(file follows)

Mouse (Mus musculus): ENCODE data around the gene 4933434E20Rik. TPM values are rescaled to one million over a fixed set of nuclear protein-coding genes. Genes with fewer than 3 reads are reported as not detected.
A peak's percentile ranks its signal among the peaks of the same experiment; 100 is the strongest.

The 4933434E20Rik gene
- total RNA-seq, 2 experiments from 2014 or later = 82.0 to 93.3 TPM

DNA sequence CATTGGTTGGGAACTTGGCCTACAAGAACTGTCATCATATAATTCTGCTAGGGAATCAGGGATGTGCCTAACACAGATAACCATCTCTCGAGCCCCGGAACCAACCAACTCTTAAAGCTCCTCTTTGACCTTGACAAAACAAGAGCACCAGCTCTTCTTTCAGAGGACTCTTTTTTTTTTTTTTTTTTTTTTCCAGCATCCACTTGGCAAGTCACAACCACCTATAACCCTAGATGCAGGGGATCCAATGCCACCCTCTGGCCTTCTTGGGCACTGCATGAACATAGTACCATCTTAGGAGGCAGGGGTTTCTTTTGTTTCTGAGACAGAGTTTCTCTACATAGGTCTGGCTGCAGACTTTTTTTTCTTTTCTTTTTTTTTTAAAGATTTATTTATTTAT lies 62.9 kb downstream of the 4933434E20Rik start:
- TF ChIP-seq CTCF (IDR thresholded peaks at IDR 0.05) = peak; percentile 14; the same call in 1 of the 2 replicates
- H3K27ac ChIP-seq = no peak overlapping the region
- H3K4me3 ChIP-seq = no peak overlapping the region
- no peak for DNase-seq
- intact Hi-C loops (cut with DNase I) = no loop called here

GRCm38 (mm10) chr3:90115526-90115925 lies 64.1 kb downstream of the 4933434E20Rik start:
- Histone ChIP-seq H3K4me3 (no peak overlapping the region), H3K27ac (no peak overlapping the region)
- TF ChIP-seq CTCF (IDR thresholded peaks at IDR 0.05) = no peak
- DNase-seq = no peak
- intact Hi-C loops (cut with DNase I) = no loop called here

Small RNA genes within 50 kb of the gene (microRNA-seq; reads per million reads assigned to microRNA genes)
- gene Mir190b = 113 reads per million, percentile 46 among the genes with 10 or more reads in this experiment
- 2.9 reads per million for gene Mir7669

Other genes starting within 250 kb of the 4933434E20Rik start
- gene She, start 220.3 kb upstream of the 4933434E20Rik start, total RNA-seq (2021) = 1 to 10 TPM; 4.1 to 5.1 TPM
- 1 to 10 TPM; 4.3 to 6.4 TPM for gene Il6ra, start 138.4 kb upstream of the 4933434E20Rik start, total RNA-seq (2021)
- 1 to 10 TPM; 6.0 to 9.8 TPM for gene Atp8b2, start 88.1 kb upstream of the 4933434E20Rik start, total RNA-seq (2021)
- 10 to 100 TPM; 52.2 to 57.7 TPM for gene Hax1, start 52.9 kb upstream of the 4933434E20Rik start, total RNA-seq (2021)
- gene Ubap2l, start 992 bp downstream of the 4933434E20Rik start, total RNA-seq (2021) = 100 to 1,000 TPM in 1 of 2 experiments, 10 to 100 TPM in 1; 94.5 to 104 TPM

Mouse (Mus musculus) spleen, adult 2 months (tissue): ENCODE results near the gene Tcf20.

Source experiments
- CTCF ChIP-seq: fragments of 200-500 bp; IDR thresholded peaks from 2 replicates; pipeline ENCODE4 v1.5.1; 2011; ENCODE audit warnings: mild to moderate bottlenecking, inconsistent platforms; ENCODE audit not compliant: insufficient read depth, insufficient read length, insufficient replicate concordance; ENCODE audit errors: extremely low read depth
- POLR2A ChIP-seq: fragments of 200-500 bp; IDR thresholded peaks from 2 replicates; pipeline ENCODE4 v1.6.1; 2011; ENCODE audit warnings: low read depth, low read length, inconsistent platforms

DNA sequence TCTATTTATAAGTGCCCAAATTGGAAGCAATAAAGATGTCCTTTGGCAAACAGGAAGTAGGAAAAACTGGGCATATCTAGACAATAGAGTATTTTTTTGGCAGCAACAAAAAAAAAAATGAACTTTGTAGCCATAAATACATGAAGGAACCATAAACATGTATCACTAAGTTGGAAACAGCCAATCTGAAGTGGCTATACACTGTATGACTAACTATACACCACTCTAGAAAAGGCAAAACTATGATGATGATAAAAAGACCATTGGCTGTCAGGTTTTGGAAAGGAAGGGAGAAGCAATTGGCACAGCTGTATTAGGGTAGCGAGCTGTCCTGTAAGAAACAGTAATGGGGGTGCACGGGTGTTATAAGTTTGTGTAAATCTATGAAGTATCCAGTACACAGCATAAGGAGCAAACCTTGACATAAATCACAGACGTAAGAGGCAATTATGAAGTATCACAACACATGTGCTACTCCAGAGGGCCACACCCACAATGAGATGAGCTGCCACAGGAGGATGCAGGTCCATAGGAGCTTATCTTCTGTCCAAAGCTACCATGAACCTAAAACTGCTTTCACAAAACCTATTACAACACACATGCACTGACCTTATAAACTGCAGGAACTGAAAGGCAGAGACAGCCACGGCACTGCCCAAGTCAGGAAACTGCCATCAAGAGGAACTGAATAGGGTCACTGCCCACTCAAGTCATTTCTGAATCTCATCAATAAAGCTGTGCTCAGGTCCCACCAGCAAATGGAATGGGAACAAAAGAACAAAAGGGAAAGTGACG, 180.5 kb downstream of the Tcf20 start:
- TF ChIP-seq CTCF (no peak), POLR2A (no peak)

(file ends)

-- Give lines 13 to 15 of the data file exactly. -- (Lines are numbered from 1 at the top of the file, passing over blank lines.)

- TF ChIP-seq CTCF (IDR thresholded peaks at IDR 0.05) = no peak
- DNase-seq = no peak
- intact Hi-C loops (cut with DNase I) = no loop called here